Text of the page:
Sadly, Stuart Gordon's attempts to emulate Saturday morning cartoons results in a derivative story. The giant robot tournament are referred to as “the games.” This can't help but bring “Rollerball” and many other death sports films to mind, which “Robot Jox” resembles somewhat. Being made in the eighties, “Robot Jox” is about honorable Americans fighting evil Soviets. By the time the film actually came out, the Cold War was over, an unforeseeable circumstance that made the future-set movie look immediately dated. Worst yet, “Robot Jox” is just badly paced. There's only two giant robot fights in the film. The rest of the story is essentially spinning its wheel until we can get back to the mecha battles, with boring subplots about genetically engineered super pilots and a spy within the American government.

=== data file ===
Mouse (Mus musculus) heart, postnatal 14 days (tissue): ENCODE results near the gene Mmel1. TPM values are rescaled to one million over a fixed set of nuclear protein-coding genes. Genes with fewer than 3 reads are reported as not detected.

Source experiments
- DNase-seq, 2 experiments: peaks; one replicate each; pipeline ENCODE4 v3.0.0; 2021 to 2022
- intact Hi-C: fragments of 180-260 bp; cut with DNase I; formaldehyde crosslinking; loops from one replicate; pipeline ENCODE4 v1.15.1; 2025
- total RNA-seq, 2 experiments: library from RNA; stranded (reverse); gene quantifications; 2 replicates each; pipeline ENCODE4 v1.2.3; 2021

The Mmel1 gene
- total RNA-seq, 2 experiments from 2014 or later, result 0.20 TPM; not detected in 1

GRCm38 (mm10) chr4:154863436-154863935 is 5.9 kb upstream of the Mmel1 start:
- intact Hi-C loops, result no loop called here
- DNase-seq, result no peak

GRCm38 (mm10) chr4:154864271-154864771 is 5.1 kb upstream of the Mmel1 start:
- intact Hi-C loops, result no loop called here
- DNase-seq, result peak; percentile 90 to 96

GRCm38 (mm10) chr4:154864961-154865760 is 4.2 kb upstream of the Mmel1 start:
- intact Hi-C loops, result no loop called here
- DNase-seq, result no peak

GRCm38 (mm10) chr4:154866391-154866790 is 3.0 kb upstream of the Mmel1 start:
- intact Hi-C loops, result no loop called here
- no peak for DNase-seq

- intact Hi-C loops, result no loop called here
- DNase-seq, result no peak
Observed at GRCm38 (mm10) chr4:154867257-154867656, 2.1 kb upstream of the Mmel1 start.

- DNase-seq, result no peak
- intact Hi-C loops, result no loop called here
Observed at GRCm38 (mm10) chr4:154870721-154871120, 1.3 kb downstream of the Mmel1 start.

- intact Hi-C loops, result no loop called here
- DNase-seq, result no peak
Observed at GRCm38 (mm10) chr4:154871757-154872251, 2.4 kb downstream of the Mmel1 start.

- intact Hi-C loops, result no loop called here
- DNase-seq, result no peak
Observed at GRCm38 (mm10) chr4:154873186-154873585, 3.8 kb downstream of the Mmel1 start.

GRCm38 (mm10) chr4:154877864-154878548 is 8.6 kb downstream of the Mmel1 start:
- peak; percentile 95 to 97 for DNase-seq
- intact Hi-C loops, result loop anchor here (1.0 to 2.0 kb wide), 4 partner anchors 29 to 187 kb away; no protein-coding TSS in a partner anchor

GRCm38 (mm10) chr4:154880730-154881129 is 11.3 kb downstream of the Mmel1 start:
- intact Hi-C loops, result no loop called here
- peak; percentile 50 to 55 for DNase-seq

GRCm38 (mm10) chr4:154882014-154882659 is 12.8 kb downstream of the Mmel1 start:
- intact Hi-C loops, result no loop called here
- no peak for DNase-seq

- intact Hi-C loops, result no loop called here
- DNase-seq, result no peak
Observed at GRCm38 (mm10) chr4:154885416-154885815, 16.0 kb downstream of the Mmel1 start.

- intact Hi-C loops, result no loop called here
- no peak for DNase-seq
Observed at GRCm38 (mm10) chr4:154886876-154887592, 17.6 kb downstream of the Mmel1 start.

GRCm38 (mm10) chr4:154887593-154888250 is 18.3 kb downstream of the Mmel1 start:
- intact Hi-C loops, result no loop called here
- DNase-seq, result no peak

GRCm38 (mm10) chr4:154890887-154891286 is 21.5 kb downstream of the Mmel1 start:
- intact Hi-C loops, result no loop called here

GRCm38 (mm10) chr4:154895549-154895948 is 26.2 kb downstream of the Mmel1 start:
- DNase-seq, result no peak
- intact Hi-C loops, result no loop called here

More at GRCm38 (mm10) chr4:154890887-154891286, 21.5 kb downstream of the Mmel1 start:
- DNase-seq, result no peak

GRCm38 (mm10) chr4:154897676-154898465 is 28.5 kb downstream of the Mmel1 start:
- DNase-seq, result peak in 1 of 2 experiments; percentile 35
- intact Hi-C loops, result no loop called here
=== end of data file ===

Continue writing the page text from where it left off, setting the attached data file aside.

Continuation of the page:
get back in the fucking robot. Unfortunately, as with all giant robot-themed entertainment, the robots are the only thing we want to see. As understandable as the hero's conflict might be, it runs counter to what the audience wants. Also complicating matter is Gary Graham's lead performance. Graham plays Achilles as a bland, somewhat jock-y guy. He's a little too overconfident at first, making his later depression hard to believe.
As I said, there's a subplot concerning genetically engineered super-pilots. This introduces Athena, played by Anne-Marie Johnson, a rival and potential love interest to Achilles. Athena lacks some social cues, the character being a somewhat inhuman character. (This, unintentionally, recalls later anime characters like Rei Ayanami.) Unfortunately, this chains any acting ability Johnson might have. Her performance is stiff and non-emotive. The romance with Achilles is especially annoying. It mostly comes out of nowhere and, one of their romantic scenes, evolves out of a fight scene... Which has some gross implications.